In This Lesson...
- The popularity of brush pen lettering
- A reminder about practice
- How to turn your crappy brush pen lettering into beautiful client work
Brushy & Beautiful
Every time I'm on Instagram, I see tons of amazing posts featuring brush pen lettering work. The level of talent is inspiring, and I love seeing more people exploring the incredible creative capabilities of pen and paper. That being said, if you ever actually pick up a brush pen and put it to use, you'll soon find that it takes serious skill to draw beautiful letterforms with the flick of a wrist.
Brushy & Blah
If your brush pen lettering stinks (as mine often does), there's only one way to see improvement - PRACTICE! Like any artistic skill worth having, it takes time to develop command, but eventually you'll see positive results. In the meantime I have a wild suggestion: Even if you're not very good, use brush pen lettering in your client work! Don't worry, I'm not trying to derail your design career.
Brushy & Benjamin$
As I mentioned earlier, my own brush pen lettering isn't too hot, but I still use it in my client work because it provides character and freedom of expression that ready-made fonts often fail to deliver...plus it's easy! Here's how I use it:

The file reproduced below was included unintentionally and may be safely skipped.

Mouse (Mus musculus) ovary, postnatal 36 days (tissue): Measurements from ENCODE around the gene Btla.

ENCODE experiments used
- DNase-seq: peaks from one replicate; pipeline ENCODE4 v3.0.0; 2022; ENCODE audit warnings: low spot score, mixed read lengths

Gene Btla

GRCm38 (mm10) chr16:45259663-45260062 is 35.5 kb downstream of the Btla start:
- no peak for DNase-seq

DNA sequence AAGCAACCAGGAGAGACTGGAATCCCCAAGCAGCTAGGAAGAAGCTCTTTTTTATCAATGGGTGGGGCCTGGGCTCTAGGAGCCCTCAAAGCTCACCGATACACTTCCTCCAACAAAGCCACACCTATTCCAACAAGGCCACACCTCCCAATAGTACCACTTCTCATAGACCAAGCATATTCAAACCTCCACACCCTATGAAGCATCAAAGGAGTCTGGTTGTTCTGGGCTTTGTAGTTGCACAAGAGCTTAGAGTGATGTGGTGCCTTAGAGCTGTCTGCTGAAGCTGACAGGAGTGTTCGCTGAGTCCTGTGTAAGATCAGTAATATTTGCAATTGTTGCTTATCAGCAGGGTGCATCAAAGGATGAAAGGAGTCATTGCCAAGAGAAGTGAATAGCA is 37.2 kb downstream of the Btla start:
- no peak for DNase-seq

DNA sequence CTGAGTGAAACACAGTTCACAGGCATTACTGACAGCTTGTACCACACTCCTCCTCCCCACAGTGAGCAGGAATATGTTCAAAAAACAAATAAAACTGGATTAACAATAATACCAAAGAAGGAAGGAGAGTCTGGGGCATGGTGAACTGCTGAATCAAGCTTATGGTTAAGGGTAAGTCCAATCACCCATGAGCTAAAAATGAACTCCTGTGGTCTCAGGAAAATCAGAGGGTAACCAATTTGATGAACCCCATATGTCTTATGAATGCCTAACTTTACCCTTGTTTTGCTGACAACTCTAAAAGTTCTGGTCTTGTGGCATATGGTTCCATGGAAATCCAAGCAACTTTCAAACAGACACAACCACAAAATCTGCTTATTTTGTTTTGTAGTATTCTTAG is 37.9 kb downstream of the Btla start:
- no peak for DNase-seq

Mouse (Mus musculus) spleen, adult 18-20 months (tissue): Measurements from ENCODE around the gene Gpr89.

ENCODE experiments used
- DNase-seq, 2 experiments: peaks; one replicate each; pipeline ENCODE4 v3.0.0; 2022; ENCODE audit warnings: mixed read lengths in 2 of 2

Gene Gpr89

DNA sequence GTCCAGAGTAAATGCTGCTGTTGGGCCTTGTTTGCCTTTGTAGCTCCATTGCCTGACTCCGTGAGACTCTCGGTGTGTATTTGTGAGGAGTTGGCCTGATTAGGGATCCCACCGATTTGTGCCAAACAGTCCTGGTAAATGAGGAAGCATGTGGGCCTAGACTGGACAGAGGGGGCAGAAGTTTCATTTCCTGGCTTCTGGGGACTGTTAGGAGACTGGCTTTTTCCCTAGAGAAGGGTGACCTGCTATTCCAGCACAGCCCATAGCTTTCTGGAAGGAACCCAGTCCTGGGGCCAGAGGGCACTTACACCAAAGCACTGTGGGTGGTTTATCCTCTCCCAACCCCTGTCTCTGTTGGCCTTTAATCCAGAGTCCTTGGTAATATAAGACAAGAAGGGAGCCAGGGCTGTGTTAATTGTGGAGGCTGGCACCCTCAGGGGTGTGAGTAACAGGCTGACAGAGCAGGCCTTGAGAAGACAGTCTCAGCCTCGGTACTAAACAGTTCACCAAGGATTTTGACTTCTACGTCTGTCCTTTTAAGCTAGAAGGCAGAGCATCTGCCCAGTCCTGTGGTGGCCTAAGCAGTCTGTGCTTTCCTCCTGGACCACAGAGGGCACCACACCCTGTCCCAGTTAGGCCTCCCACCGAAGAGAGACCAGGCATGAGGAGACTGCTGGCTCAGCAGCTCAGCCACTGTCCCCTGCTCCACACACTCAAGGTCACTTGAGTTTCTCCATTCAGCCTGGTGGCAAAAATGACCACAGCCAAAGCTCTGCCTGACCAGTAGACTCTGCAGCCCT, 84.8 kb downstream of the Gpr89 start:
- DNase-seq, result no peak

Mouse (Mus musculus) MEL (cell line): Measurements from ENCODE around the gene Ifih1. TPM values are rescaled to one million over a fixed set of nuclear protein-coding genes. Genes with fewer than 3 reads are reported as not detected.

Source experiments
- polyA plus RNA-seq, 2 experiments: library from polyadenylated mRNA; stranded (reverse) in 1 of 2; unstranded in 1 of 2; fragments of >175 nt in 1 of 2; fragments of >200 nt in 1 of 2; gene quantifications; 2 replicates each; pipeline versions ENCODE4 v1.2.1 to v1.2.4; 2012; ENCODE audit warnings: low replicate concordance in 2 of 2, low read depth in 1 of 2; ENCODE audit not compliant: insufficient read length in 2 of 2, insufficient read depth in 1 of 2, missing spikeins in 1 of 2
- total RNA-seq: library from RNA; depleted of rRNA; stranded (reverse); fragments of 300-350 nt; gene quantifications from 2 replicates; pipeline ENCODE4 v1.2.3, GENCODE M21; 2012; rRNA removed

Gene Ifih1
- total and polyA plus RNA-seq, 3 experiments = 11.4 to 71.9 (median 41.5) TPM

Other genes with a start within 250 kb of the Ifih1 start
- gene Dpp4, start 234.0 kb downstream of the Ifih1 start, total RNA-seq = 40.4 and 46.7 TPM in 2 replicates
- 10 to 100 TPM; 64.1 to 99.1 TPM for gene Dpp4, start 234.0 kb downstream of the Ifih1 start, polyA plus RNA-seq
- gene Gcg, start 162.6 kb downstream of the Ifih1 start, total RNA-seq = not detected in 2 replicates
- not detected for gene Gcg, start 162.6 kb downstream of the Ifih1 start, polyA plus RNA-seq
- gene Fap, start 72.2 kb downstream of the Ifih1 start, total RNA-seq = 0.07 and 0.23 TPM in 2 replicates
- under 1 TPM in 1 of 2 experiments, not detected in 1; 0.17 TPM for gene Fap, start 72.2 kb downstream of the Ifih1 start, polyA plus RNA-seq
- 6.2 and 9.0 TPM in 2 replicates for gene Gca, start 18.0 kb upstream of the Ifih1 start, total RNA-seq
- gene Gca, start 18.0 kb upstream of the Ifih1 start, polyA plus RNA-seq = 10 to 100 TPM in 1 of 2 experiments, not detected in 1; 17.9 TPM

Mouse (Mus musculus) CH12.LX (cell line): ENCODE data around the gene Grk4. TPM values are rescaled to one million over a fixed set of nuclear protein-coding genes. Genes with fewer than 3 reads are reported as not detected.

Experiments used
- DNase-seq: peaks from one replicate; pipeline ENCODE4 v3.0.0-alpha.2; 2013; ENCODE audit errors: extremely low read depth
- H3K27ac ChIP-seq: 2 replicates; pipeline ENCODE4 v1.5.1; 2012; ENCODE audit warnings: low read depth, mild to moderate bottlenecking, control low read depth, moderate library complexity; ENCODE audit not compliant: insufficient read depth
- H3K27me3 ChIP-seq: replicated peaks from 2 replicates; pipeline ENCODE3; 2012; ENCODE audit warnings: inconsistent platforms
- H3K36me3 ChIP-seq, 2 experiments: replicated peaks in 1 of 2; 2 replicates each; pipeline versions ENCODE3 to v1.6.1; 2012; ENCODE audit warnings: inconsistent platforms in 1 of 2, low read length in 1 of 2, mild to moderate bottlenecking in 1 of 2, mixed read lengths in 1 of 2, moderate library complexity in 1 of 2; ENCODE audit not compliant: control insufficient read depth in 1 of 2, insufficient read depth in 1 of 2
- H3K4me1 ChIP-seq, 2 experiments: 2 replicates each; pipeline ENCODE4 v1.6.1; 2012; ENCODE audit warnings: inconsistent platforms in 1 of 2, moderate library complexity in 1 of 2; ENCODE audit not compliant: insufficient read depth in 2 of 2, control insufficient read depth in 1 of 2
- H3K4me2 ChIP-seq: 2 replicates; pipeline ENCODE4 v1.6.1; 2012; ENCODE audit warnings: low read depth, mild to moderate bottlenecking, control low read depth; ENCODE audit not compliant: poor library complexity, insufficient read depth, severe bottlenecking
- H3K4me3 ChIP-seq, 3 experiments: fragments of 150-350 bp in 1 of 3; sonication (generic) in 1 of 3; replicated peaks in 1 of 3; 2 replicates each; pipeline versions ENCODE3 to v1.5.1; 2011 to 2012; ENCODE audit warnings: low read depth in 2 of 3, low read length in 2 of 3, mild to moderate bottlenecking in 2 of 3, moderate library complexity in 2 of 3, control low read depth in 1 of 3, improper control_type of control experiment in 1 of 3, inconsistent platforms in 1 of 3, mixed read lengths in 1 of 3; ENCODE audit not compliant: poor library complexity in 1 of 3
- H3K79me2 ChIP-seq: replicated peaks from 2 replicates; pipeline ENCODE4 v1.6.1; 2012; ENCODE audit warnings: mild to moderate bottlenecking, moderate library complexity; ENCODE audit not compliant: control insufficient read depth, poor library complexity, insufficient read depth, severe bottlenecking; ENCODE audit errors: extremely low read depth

- Using a light colored marker with a brush nib, draw a word using whatever style suits you.
- Refine your letters with a pencil directly on top of the brush pen markings. (One of the perks of using a brush pen is that the thickness of your letters should be relatively consistent throughout.)
- Scan or photograph your lettering, and place it on a locked layer in Adobe Illustrator.
- It's showtime! When you finish this step, you'll have a 100% custom set of letters that will make your clients beam!
As you can see, using your brush pen lettering is a straightforward process that yields one-of-a-kind results. Using it for client work is a great way to build confidence in your hand lettering, and it gives you the opportunity to further practice vector tracing.
Next Time on Type Builder
Adobe Illustrator's 'Pencil' tool is an overlooked vector lettering hero. On the next Type Builder, I'll show how I use the 'Pencil' tool to achieve clean letters with a loose, handmade feel.
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